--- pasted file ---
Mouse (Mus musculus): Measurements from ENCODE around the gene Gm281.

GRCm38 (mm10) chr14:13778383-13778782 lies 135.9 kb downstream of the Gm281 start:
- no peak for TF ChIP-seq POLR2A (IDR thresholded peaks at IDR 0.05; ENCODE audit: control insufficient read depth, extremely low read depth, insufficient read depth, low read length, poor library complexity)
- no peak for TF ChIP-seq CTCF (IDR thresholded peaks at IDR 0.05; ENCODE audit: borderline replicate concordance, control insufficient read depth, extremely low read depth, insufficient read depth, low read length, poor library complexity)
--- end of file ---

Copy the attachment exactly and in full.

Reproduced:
Mouse (Mus musculus): Measurements from ENCODE around the gene Gm281.

GRCm38 (mm10) chr14:13778383-13778782 lies 135.9 kb downstream of the Gm281 start:
- no peak for TF ChIP-seq POLR2A (IDR thresholded peaks at IDR 0.05; ENCODE audit: control insufficient read depth, extremely low read depth, insufficient read depth, low read length, poor library complexity)
- no peak for TF ChIP-seq CTCF (IDR thresholded peaks at IDR 0.05; ENCODE audit: borderline replicate concordance, control insufficient read depth, extremely low read depth, insufficient read depth, low read length, poor library complexity)